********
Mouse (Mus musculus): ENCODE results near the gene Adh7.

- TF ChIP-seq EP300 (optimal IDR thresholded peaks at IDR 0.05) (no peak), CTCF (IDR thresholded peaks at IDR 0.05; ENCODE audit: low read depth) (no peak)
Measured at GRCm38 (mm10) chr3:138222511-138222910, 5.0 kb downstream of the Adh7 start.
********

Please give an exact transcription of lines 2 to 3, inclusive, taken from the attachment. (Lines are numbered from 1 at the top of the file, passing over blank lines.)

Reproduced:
- TF ChIP-seq EP300 (optimal IDR thresholded peaks at IDR 0.05) (no peak), CTCF (IDR thresholded peaks at IDR 0.05; ENCODE audit: low read depth) (no peak)
Measured at GRCm38 (mm10) chr3:138222511-138222910, 5.0 kb downstream of the Adh7 start.